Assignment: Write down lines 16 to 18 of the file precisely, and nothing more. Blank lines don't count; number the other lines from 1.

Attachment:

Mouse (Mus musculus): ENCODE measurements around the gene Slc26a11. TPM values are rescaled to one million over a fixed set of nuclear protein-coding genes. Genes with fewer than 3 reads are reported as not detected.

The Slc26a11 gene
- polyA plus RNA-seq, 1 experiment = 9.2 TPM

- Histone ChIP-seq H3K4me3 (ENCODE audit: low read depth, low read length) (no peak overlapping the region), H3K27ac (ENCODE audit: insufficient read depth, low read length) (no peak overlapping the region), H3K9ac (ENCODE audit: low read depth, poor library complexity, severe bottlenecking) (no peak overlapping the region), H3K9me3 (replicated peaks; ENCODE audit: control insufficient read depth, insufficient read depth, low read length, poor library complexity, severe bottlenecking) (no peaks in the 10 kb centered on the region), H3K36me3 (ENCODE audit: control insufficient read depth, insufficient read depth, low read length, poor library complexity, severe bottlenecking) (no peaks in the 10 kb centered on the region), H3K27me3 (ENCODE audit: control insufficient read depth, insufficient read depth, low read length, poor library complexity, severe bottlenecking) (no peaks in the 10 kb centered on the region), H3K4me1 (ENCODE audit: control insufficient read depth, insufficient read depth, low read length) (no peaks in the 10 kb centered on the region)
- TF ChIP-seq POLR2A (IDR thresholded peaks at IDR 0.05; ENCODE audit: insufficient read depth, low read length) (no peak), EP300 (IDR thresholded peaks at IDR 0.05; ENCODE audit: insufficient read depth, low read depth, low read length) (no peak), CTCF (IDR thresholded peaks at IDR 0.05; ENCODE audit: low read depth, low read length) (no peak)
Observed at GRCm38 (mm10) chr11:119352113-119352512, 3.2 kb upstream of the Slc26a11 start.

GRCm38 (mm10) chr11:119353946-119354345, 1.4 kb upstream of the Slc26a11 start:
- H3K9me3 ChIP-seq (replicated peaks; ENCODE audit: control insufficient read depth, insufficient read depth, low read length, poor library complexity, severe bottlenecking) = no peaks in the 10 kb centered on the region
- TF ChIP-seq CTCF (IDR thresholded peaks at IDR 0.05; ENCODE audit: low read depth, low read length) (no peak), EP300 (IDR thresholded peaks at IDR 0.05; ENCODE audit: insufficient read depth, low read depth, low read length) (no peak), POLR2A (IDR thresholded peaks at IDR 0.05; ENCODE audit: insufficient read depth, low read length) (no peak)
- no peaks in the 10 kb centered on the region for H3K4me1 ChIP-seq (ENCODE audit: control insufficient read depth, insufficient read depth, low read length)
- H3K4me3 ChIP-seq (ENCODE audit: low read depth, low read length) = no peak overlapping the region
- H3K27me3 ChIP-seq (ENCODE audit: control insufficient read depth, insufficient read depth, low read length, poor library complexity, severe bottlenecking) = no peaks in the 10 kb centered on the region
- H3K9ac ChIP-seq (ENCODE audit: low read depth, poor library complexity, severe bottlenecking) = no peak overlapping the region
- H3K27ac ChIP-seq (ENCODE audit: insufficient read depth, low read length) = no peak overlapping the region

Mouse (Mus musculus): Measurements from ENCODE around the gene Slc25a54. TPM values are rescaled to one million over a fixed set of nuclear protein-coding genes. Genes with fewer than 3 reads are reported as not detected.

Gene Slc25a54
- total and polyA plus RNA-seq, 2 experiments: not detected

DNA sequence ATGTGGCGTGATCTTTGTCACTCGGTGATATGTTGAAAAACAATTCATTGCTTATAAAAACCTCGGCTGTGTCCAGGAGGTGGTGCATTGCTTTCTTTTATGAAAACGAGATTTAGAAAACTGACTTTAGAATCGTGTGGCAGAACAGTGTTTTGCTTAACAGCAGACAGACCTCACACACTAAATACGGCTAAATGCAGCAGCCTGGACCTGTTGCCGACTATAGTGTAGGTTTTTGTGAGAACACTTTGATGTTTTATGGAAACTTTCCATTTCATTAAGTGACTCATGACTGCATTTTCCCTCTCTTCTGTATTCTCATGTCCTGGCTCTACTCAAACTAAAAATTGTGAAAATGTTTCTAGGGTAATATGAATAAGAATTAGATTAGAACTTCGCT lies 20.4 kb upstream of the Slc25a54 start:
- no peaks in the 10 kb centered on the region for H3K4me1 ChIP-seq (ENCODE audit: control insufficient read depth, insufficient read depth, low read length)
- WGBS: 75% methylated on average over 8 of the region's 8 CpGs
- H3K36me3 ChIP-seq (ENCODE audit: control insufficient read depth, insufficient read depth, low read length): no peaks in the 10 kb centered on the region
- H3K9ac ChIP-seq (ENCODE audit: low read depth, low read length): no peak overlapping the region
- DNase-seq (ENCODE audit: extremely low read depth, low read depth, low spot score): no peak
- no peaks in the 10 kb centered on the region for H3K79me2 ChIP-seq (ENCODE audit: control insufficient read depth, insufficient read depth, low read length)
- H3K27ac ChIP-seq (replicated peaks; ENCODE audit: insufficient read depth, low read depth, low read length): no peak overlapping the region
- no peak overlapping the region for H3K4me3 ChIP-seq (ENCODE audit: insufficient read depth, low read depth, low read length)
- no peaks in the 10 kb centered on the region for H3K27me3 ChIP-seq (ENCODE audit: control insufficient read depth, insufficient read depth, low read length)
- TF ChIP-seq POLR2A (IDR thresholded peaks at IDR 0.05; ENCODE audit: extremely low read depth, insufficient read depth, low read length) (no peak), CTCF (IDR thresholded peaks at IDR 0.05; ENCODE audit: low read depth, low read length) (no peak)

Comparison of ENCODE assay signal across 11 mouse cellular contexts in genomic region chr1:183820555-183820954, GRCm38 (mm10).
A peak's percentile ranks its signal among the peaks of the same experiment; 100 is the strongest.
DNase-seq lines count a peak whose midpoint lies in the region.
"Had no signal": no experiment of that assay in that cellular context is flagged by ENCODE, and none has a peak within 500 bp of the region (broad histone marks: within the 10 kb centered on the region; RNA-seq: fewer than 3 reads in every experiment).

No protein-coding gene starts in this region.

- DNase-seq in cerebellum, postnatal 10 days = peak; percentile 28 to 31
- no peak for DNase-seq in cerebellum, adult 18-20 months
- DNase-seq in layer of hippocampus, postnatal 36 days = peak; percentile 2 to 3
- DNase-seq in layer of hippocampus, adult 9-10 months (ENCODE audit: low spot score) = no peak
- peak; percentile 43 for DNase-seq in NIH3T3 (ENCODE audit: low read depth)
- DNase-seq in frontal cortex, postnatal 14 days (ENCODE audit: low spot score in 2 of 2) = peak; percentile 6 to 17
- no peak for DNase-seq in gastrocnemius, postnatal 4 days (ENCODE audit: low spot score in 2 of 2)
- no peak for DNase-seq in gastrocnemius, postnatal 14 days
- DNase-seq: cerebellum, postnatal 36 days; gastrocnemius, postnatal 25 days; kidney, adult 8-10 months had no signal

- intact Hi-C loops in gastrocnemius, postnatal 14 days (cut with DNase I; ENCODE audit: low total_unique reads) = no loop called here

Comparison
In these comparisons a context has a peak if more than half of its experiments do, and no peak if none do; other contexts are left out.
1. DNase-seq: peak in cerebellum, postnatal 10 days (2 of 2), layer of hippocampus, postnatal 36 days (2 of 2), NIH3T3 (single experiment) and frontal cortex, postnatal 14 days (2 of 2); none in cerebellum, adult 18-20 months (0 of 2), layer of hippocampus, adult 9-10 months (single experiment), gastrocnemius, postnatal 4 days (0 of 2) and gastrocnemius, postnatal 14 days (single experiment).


Gene Slc25a54
- total and polyA plus RNA-seq, 2 experiments: not detected

DNA sequence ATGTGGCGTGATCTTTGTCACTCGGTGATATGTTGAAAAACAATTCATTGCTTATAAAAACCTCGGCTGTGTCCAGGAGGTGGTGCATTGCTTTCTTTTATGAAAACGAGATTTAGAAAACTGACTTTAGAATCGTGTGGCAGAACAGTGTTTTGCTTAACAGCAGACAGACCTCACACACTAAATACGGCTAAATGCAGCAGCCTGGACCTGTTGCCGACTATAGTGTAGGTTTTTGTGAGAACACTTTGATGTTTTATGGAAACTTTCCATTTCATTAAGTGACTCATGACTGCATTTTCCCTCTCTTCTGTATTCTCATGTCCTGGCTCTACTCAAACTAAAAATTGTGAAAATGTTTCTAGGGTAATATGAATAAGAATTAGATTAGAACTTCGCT lies 20.4 kb upstream of the Slc25a54 start: